4 living bees in a woman’s eye

4 living bees in a woman’s eye


A team of Taiwanese doctors found four small sweaty bees living inside a woman’s eye, the first time something like this happens on the island.

Dr. Hong Chi Ting, of the University Hospital of Fooyin, told that he was “in shock ” when he saw the insects, which measured four millimeters.

The patient, aged 28 and identified only as He, was discharged and is expected to recover completely.

He thinks the insects got in his eyes when he was pulling weeds from the graves of his relatives and he noticed something that he thought was dirt.

Sweat bees, also known as Halictidae, are attracted to sweat, so they sometimes land on people.

According to the Kansas Entomological Society, they also like to drink people’s tears, because of their high protein content.

bees in pollen
Copyright of the GETTY IMAGES image
Image caption The bees were still alive inside her eye

“They were all alive”

He was ripping weeds around the tombs of his relatives when insects flew in his left eye.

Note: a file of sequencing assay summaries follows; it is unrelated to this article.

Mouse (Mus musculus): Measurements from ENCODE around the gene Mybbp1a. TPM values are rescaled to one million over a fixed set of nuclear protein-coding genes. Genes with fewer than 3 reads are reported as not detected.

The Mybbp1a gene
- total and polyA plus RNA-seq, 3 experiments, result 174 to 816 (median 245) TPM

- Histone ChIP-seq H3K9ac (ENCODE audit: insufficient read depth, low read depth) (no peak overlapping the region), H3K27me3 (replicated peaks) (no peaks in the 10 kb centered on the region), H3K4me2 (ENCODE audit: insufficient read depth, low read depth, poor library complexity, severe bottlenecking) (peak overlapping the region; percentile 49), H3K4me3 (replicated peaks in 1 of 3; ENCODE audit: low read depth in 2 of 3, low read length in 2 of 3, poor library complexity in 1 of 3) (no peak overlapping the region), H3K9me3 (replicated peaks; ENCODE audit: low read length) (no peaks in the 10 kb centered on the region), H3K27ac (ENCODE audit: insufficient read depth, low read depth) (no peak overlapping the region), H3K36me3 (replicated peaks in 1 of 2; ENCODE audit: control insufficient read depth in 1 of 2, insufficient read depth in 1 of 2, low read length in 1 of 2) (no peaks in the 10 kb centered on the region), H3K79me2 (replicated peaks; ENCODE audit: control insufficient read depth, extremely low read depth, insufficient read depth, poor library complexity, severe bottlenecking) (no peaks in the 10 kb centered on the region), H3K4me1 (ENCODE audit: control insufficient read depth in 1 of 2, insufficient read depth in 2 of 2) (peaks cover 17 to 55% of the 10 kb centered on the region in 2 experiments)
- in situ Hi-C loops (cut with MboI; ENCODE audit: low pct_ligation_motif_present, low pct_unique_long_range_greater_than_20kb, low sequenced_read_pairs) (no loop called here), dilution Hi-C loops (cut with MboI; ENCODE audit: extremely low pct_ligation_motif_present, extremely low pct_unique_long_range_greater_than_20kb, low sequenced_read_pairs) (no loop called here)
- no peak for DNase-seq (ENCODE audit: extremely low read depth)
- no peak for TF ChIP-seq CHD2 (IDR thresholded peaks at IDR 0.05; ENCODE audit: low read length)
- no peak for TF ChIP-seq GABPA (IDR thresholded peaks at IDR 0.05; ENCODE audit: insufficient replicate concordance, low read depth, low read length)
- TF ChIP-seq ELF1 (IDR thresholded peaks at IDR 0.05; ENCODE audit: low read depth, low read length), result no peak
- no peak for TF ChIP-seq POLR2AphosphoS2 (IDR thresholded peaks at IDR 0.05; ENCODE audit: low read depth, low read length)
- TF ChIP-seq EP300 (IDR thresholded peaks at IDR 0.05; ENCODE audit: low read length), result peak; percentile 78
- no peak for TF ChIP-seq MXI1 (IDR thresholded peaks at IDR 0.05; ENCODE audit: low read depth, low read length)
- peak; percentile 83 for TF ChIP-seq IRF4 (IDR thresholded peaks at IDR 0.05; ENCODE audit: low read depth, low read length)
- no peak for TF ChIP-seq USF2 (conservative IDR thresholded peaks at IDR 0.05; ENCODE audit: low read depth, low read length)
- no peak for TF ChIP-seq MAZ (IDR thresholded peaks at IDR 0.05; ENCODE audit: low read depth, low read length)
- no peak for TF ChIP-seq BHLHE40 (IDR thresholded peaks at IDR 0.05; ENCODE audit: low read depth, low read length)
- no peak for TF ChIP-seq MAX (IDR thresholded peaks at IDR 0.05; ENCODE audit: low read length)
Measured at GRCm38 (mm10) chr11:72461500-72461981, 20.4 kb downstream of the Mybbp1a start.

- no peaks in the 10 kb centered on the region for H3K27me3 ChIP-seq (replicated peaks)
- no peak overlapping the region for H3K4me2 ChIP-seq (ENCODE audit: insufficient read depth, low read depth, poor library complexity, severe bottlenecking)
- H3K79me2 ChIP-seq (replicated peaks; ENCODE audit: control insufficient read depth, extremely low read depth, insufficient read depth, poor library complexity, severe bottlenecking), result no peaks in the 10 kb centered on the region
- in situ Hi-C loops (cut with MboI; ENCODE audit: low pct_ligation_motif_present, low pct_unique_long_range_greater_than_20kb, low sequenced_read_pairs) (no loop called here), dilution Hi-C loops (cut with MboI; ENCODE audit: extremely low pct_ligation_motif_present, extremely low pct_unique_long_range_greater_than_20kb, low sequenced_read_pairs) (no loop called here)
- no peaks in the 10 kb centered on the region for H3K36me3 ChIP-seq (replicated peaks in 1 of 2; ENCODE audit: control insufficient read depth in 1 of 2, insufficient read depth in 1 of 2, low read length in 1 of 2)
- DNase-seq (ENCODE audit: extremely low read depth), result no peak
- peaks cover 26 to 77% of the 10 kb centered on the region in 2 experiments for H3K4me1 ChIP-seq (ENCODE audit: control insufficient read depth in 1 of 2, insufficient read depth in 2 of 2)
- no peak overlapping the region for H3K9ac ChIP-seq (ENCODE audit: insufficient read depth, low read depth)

I was visiting the cemetery in the framework of the Chinese Qingming festival, which is celebrated by cleaning the graves of loved ones.

Noticing a gust of wind over his eyes, he assumed that some dirt had entered, he told reporters.

But hours later her eyes were still swollen and sore , which led her to seek medical help.

Dr. Hong Chi Ting explains that he could not close his eyes completely.

“I looked with a microscope and saw something black that looked like an insect leg,” he says.

“I grabbed the leg and very slowly I took out a bee, then I saw another, and another and another, the bees were intact and they were all alive .”

Copyright of the GETTY IMAGES image
Image caption Sweat bees, also known as Halictidae, are attracted to sweat

“It was lucky”

Dr. Hong explains that perhaps a gust of wind would propel the bees inside the eye and get trapped inside.

“These bees do not usually attack people, but they like to drink sweat, hence their name,” he said.

Dr. Hong adds that Mrs. He was lucky not to rub her eyes while the bees were inside.

“Fortunately he wears contact lenses so he did not rub his eyes for fear of breaking them, if he had, the bees could have produced poison and he would have gone blind.”

And what happened to the bees?

“They are still alive, we have sent them to another organization to be studied,” explains Dr. Hong.

“It’s the first time we see something like this in Taiwan.”

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